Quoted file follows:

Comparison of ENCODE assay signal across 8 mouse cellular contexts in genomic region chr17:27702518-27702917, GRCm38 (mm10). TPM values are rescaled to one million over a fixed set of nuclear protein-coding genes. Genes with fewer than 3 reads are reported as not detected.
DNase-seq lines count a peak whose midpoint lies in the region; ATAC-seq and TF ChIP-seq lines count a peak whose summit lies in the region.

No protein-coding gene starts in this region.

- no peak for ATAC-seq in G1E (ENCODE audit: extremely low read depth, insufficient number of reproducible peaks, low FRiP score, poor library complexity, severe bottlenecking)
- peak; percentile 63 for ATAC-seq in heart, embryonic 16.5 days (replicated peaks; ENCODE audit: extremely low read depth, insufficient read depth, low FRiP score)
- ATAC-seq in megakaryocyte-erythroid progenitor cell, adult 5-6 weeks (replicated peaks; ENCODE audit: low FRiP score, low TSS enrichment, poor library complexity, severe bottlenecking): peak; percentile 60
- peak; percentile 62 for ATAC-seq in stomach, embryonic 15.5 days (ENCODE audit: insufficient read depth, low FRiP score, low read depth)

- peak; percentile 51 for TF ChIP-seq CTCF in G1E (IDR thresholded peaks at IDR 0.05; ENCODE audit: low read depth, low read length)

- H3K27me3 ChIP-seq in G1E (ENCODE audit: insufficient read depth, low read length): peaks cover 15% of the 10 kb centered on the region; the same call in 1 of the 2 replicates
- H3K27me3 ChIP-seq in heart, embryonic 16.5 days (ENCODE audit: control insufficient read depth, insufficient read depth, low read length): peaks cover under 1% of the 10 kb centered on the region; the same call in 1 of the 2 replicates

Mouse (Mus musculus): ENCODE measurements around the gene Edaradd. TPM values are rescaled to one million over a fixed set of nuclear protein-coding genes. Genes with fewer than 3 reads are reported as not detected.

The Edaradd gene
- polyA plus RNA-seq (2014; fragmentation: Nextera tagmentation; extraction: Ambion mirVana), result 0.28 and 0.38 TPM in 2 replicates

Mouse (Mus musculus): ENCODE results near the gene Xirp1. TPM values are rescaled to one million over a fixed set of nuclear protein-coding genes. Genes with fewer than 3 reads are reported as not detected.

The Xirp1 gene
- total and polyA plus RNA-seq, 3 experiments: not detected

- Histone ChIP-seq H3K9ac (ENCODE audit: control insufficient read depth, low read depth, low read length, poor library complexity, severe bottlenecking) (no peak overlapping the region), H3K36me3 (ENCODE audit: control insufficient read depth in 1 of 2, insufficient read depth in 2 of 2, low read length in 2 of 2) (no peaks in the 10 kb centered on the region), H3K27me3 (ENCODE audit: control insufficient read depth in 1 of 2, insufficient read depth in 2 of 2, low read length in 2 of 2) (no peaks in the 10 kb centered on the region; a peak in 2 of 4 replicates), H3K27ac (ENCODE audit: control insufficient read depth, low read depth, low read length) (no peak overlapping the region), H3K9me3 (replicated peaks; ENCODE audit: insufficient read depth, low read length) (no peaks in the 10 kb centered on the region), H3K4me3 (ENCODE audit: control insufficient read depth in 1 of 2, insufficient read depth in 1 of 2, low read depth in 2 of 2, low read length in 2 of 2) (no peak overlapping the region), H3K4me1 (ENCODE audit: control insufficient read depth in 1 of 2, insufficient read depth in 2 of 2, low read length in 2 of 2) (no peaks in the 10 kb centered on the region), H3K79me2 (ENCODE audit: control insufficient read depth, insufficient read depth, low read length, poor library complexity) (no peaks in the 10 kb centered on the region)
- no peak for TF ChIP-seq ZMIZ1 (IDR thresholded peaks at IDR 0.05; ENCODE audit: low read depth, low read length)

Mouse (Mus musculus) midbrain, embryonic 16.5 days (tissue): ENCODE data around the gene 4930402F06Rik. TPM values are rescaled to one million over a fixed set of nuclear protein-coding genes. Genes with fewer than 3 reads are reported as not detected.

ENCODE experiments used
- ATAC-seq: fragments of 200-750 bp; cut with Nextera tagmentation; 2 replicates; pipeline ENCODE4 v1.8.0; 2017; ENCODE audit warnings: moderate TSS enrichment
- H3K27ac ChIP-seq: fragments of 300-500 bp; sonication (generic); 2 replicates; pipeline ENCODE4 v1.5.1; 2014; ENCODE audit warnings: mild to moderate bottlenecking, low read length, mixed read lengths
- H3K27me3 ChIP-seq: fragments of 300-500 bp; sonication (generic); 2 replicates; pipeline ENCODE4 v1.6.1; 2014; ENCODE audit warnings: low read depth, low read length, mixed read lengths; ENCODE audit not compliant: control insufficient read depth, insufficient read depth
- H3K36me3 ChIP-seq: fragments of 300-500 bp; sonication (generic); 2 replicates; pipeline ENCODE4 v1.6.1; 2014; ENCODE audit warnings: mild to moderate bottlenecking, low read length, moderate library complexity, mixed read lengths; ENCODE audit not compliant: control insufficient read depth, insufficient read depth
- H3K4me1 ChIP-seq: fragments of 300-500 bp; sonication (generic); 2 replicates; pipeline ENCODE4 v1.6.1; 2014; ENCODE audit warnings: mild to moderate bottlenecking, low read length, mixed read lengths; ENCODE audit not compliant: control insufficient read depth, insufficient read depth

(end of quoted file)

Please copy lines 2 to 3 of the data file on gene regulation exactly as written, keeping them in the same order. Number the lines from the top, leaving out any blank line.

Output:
DNase-seq lines count a peak whose midpoint lies in the region; ATAC-seq and TF ChIP-seq lines count a peak whose summit lies in the region.

No protein-coding gene starts in this region.